Flashes of Fun with Hummingbirds

Hummingbirds are so tiny and quick; it can be a challenge to get good shots of these little dynamos. High-speed multiple flash can do a great job of “freezing” the bird so even the smallest details are crisp. But those photos can also get boring and miss out on the hummingbird’s personality.

White-bellied Woodstar – Abra Patricia Peru

Adding Blur to Hummingbird Photos

Some blur on the wings is a nice look and emphasizes the speed of these birds. Using a flash extender can improve flash with hummingbirds. The extender will cut off the flash when the light reaches the subject, highlighting the bird with the best light while keeping the background subdued. This technique shortens the flash duration which in effect sharpens the picture and can create a subtle, unfocused background so the bird’s details are even more illuminated.

Chestnut-breasted Coronet – Abra Patricia Peru

Fill flash is also useful and will brighten up the colors in the shot. Fill flash is not at its maximum intensity, so it only “fills in” the shadows and just pops the colors, without washing out details. This is a great choice for shooting hummingbirds in flower gardens, so the colors of the flowers aren’t lost.

Golden-tailed Sapphire – Peru

Creating the best background for bird photography

You can also create setups to give you the perfect backdrop for hummingbirds. A sprig of fresh flowers (use blooms hummingbirds prefer!) can be perfectly positioned in the right light and against the right background, even an artificial backdrop, for an ideal shot. Spraying some nectar on the flowers will attract hummingbirds to the setup, as well as create a dewy look for another textural element.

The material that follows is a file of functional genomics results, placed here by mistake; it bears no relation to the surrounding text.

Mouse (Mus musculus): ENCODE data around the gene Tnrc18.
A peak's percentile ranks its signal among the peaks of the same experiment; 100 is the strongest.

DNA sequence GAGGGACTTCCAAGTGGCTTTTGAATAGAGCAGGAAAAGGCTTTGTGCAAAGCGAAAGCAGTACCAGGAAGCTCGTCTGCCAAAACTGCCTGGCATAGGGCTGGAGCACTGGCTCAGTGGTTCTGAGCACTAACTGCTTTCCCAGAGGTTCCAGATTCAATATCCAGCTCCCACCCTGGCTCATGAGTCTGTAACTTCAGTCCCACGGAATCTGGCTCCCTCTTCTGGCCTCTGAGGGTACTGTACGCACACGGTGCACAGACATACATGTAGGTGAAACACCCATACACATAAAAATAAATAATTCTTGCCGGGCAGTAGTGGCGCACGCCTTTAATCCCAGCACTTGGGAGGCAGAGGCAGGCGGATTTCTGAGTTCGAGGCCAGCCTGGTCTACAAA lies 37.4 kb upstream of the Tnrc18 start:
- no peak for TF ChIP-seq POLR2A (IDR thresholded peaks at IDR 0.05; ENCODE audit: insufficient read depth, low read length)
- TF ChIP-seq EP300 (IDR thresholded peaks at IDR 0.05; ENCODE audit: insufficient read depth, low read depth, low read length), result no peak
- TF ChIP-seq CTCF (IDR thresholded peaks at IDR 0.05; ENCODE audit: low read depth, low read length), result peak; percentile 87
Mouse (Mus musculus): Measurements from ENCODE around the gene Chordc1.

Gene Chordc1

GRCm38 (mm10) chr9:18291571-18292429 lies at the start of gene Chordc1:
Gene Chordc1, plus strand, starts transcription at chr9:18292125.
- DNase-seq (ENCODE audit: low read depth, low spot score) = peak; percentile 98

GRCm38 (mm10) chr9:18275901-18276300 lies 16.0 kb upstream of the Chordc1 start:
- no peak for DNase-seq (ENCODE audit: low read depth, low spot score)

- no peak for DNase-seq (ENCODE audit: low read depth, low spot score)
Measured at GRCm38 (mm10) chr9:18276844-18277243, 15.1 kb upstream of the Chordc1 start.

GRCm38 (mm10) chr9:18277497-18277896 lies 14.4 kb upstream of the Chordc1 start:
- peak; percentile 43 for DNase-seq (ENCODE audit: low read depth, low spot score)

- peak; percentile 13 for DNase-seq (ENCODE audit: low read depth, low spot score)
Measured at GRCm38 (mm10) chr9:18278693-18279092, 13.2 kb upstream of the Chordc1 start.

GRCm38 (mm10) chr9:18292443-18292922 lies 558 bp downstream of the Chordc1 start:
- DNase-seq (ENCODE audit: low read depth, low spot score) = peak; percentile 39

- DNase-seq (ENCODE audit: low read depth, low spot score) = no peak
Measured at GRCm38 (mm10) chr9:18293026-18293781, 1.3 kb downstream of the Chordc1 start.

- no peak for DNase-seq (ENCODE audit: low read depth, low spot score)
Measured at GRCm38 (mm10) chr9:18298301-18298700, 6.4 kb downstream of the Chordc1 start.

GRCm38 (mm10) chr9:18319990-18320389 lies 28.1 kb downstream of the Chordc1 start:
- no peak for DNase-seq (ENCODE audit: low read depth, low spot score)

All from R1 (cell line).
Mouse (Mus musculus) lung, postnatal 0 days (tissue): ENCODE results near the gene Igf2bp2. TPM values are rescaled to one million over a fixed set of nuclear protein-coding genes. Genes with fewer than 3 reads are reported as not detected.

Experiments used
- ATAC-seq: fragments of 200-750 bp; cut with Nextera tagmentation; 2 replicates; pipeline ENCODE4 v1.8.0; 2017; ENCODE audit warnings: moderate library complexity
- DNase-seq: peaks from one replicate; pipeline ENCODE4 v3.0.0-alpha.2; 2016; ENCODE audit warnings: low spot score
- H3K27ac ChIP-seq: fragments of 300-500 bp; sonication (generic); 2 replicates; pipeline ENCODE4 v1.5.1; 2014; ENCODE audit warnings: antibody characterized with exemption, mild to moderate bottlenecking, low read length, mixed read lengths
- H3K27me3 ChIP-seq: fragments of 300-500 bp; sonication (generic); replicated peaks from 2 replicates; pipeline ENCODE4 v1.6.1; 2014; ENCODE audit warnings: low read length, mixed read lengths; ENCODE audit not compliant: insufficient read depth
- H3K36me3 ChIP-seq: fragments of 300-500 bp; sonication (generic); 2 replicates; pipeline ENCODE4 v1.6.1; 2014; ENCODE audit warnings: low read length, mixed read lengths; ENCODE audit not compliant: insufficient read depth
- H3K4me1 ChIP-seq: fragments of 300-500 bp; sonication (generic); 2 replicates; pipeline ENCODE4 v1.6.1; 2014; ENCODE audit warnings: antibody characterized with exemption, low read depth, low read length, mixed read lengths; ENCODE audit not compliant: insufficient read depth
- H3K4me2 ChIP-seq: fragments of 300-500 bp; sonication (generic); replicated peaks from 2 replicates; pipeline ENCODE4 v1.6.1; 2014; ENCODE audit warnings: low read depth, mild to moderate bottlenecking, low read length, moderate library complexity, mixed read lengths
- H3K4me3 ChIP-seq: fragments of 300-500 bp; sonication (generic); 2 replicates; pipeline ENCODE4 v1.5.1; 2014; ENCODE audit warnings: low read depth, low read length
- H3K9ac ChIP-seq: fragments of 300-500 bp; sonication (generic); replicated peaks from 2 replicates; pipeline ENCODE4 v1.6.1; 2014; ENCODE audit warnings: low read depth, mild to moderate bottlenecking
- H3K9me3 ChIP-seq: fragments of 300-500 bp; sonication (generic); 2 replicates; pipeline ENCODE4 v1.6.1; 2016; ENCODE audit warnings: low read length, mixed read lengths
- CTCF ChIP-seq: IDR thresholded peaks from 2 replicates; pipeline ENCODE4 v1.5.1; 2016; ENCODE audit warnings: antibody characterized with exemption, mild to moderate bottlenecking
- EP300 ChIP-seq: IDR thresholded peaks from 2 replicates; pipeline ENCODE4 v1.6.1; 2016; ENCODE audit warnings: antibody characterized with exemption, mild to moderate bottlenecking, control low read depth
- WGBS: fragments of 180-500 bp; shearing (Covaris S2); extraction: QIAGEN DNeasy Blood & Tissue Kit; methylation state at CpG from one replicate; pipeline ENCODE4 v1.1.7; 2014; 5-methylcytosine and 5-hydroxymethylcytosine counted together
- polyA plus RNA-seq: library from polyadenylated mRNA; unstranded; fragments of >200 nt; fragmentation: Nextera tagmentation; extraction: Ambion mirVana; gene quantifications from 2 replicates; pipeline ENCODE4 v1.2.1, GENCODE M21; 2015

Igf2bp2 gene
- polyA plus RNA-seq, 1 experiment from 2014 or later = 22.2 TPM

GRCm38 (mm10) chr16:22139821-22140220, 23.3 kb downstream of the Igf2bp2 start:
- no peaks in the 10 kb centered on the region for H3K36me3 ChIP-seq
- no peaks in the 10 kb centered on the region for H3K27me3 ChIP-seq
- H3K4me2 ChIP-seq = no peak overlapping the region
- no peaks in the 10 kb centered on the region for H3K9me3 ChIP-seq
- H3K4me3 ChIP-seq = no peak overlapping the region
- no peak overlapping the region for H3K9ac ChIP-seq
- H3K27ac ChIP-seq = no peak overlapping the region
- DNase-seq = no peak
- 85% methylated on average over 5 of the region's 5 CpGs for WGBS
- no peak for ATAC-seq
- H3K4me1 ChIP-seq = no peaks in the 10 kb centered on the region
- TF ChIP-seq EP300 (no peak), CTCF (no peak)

White-necked Jacobin (female) – Belize

Ultimately, you need to shoot, shoot again, and keep shooting to get that perfect hummingbird shot. When your finger is depressing the shutter, you’re subtly moving the camera and the first picture is often not as sharp as the second or third – so hold that shutter down for at least a second or two. The more you practice, the more you will learn not only about how to use your equipment to best shoot hummingbirds, but you’ll learn about the birds themselves and be better able to really capture their fun and engaging personalities.

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